Rack vs. Shelf vs. Cabinet

When shopping for storage systems for your home garage, you may encounter multiple terms, such as racks, shelves, and cabinets. 

On the surface, the terms seem straightforward. Still, when you examine them a little further, you may find it difficult to differentiate between them. How do racks, shelves, and cabinets differ? Which one suits your needs better?

Racks, shelves, and cabinets generally differ by usage, aesthetics, accessibility, weight rating, and assembly. These differences result in them being used in different settings and may be preferred by different users.

This article explores the differences between racks, shelves, and cabinets and also sees which storage systems may suit your needs better.

How Are Racks, Shelves, And Cabinets Different?

Racks, shelves, and cabinets differ in many ways, such as usage, load rating, size, mounting, design, and presence of doors. These resulted in each storage system being used in different ways.

UsageTo house large, heavy itemsTo store smaller, hand-reachable itemsTo store smaller, hand-reachable items
Load RatingHighestHighHigh
SizeCan be very large and tallUsually not as large as racksUsually not as large as racks
Installation & AssemblyFreestanding, or mounted to floor, wall, or ceilingFreestanding, or mounted to floor, or wallFreestanding, or mounted to floor, or wall
DesignIndustrialMore intricate for use in offices, commercial spaces, or homesMore intricate for use in offices, commercial spaces, or homes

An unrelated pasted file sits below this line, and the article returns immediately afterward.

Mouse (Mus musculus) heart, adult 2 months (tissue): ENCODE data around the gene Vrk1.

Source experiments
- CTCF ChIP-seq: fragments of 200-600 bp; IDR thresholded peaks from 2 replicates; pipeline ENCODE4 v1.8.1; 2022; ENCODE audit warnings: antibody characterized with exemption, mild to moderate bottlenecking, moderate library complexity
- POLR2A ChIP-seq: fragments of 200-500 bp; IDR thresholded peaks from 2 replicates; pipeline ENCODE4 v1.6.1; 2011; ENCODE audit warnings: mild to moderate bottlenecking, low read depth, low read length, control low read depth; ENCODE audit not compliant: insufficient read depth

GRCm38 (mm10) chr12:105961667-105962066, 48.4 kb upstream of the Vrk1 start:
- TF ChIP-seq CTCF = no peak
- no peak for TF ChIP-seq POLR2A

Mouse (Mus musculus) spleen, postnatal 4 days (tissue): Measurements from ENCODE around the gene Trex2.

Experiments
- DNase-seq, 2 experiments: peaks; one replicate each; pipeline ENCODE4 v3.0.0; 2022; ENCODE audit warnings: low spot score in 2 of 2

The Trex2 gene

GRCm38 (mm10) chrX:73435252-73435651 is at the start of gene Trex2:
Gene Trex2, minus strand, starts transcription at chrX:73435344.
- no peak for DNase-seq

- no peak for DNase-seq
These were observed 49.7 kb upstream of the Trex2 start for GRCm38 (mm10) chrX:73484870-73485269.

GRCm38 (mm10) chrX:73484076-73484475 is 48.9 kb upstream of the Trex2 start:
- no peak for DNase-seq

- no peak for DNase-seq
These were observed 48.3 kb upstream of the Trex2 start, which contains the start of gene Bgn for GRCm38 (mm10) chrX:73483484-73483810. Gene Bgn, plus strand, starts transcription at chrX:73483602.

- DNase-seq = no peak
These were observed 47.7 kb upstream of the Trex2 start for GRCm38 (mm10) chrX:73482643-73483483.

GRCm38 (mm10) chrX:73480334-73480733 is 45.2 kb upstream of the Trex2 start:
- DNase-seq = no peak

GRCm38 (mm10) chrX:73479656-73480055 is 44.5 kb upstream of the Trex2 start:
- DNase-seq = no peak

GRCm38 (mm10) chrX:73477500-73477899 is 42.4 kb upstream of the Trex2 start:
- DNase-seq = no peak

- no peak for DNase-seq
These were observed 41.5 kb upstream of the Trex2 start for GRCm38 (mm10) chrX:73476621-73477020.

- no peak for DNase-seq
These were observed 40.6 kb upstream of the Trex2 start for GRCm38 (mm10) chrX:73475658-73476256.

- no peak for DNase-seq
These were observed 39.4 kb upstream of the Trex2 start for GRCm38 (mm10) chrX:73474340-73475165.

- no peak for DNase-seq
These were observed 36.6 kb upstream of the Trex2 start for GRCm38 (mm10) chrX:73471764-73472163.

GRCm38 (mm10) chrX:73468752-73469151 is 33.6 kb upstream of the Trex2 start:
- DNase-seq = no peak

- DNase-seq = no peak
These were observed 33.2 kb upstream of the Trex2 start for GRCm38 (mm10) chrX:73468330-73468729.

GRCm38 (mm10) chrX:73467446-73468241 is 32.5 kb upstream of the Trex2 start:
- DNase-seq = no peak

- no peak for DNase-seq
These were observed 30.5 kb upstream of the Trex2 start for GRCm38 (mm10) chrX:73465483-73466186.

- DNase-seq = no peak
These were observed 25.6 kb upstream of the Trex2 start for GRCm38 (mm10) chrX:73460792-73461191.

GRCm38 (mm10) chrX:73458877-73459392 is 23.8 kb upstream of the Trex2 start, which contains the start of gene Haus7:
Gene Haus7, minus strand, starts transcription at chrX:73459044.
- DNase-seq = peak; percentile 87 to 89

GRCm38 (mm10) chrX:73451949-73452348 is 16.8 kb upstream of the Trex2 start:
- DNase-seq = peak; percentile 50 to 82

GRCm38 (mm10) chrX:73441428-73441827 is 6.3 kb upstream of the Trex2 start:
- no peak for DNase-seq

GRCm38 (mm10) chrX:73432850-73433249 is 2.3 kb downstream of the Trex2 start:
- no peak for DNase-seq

DoorsNo doorsNo doorsWith doors

Generally, you may assume that racks, shelves, and cabinets are used to store items. They all contribute to creating an organization for the things you store in your space, be it at home, garage, or office. 

They, however, differ in many ways, which may explain why they are given different names.


Generally, racks are used more in industrial or large-scale commercial settings. In contrast, shelves and cabinets may be seen in smaller retail spaces, offices, garages, or homes. 

This is because industrial and large-scale commercial storage typically requires the racking to handle large items with a lot of weight, such as boxes of products packed into a pallet. 

The most direct example of a racking system would be what you see at warehouses, such as in IKEA or The Home Depot. Data centers may also use racks to store their servers. They are tall, large, and extra sturdy and may require a ladder or forklift to reach the packages. 

Shelves are generally used to store or place smaller items that can be picked up by hand. As a result, you may not see shelves being used in industrial warehouses but in commercial spaces such as supermarkets, bookstores, offices, or homes. 

Cabinets are most common in offices, kitchens, and garages. As for cabinets, they are essentially shelves with doors attached to protect the things stored inside. Cabinets are also used to hide things away for a more organized, clean look.


Due to how each storage system is used, racks may usually be larger than shelvings and cabinets. 

It may not be surprising to see racking constructed in several bays and maybe tens of feet tall. This means racks are often large and tall enough that many things may not be in the reach of humans unless with the help of tools or machines such as ladders, drones, or forklifts. 

Shelves are generally smaller in size compared to racks. Larger shelves may be formed by combining several smaller shelves together. You may see extended shelves in larger commercial spaces such as supermarkets, but they do not go as high as racks. 

Cabinets tend to be used in offices, homes, and garages and may be the costliest. This means they tend to be small and rarely achieve the size and scale of racks or larger shelves.